Concepts as door-opening robots

I’m at CppCon this week. It’s great. You should be here too. (If you are — come say hello in person! I hope you’re having fun so far.)

The opening keynote was from Bjarne Stroustrup, advertising C++2a Concepts. I won’t try to characterize it too much, because I’m sure I’d inadvertently misrepresent his views on the subject, but I’d say that it seems like he’s a big fan of the notion of concepts and generic algorithms (just like I am), and he is excited that C++2a is finally getting some syntax to match those notions, so that we can teach the notions more easily.

He gave some guidelines for the usage of Concepts. One guideline was “Beware concepts with names ending in -able.” concept Addable is probably just as bad as concept HasPlus. (Pay no attention to the Sortable and Mergeable behind the curtain!) Concepts should represent full-fledged and well-rounded notions such as Numeric (which may require definitions for +, -, *, /, and so on). Bjarne raised and grappled-slightly-with the question of whether this would inconvenience people with “addable but not multipliable” types.

It occurs to me to tie together the question of “granularity of concepts” with the question of “semantic constraints.” When we say concept HasPlus is a bad concept, part of the reason is that we don’t have a full-fledged model of what “having +” really means. std::string has + but it’s not commutative. Did we mean for + to be commutative? (Numeric types presumably have commutative +. Although that might not even be true, for things like ordinal numbers.)

I’m a big fan of Don Norman’s book The Design of Everyday Things. The takeaway from that book is that everyday objects present certain visual or tactile appearances that connote behaviors — what Norman calls affordances. A door whose handle is a long vertical bar affords pulling-to-open. A long horizontal bar affords pushing. Have you ever encountered a door with a long horizontal bar that seemed like a “push” but was actually a “pull”? Wasn’t it frustrating?

So suppose I’m designing a robot to roll around and go through doors in a human environment. I need the robot to be able to open doors. I’d probably make it look at the shape of the door handle, right? If the handle is a horizontal bar or a flat plate, the robot would try pushing, because a horizontal bar or flat plate affords pushing-to-open. If the robot encountered a door with a horizontal bar that actually needs to be pulled, then the robot might just get really confused and not be able to proceed. This should sound completely plausible to the engineers in the audience, right?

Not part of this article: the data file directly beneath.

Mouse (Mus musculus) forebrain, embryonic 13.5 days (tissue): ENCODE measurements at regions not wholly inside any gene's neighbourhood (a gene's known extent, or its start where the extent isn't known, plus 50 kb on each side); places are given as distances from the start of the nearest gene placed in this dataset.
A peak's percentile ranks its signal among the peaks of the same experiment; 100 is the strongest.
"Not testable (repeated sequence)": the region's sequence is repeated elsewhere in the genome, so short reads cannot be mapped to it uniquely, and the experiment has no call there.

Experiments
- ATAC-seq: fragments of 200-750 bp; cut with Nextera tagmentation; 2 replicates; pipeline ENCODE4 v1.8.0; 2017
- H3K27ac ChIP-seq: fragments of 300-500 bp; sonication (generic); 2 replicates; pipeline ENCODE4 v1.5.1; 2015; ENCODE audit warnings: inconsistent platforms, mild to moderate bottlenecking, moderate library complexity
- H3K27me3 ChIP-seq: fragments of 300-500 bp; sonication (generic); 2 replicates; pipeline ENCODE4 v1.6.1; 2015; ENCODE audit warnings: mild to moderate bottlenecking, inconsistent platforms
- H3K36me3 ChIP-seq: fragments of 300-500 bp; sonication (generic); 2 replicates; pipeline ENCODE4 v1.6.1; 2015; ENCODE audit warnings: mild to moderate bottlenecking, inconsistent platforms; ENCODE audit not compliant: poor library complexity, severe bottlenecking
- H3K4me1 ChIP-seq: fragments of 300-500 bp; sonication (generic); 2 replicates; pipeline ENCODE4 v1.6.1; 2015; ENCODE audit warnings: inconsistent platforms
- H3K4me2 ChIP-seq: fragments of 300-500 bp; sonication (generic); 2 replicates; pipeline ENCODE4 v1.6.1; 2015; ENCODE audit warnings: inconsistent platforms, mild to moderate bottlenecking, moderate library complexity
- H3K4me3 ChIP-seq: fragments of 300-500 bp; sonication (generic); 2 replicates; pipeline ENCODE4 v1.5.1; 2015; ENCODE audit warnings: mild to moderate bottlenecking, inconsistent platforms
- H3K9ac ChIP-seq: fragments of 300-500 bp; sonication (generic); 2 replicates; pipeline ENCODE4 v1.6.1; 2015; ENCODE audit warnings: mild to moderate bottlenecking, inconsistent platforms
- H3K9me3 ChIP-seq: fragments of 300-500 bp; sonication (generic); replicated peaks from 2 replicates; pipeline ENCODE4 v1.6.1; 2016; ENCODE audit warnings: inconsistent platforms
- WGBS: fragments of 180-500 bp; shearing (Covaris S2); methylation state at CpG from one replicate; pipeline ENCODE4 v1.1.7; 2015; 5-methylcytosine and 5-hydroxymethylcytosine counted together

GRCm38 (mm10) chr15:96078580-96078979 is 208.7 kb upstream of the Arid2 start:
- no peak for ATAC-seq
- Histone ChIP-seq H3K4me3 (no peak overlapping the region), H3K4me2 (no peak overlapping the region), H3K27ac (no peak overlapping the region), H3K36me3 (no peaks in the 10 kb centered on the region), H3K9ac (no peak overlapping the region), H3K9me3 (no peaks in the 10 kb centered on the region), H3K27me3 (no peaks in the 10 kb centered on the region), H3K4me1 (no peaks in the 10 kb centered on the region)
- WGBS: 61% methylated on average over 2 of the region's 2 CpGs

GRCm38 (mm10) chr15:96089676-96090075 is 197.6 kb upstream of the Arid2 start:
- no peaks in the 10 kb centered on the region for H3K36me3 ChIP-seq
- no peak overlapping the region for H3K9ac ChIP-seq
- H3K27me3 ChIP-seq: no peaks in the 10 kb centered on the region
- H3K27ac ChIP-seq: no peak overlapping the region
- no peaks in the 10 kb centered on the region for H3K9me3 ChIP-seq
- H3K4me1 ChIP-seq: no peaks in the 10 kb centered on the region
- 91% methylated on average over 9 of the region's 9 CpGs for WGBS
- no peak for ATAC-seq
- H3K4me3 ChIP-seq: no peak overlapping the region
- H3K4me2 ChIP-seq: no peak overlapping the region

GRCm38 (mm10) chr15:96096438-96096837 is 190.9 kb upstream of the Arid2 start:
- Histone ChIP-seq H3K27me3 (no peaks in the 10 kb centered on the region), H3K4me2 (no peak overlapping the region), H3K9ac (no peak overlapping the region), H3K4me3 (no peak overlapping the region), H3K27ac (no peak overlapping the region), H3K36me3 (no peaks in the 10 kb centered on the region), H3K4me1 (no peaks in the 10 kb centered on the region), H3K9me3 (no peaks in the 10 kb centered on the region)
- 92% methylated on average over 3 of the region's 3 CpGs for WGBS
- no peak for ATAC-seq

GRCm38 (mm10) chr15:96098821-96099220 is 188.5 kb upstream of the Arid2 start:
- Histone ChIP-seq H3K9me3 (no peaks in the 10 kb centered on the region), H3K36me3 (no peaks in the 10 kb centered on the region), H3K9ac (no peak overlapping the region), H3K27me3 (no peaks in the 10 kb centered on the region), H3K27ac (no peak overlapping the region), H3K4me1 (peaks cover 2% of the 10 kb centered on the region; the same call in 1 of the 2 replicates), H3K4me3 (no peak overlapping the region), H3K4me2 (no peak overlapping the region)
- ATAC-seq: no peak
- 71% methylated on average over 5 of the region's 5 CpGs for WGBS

Now, suppose field testing discovers that my robot is spending a lot of time pushing on flat plates that aren’t actually part of doors at all. I might need to tweak its door-detecting heuristic by adding some more constraints: maybe it should try pushing only on six-by-three-foot rectangles made of wood, for example.

Now switch modes. You’re not a robot designer anymore; you’re a door designer. You want to design a door for your office building. If you want my robot to be able to open it, you’d darn well better make your door a six-by-three-foot wooden rectangle!

A generic algorithm — say, template<Door D> void open(D& d) — is like that robot. The robot designer may well overconstrain their robot’s notion of “door-ness” so that it does not even attempt to open many things that are in fact doors.

template<class D>
concept Door =
    (handle_of<D>::is_flat_plate || handle_of<D>::is_horizontal_bar) &&
    width_of<D> == std::feet(3) &&
    height_of<D> == std::feet(6);

inline struct Robot {
    template<Door D> void open(D&);
} robot;

template<class T> constexpr auto is_openable(T&&, ...)
    { return false; }
template<class T> constexpr auto is_openable(T& d)
    -> decltype(, true) { return true; }

Now, on the one hand, this is awkward and inconvenient for library users, because it generates a lot of false negatives:

my::triangular_door t;;   // ERROR: Door<triangular_door> is false

static_assert(not is_openable(t));  // SURPRISING

But the alternative would be worse: the alternative would be lots of false positives! Suppose we removed the silly extra requirements from our Door and just used the very basics: flat plate or horizontal bar, no size check. Then

my::electrical_outlet o;;   // CASCADE OF ERRORS: Door<electrical_outlet> is true
                 // but it is not actually openable

static_assert(is_openable(o));  // SURPRISING and possibly DEADLY

When the visual appearance of an everyday object does not match its actual behavior — when it seems visually to afford some action that it does not actually support — our robot gets confused. Erring on the side of caution — not trying to open anything that doesn’t appear to be a six-by-three rectangle — is a good survival strategy.

When the syntactic appearance of a C++ type does not match its semantic behavior — when it seems syntactically to afford some invariant that it does not actually provide — our generic algorithms get confused. Erring on the side of caution — not trying to accumulate anything that doesn’t syntactically provide an operator/, unary operator-, and so on — is a good survival strategy.

Posted 2018-09-24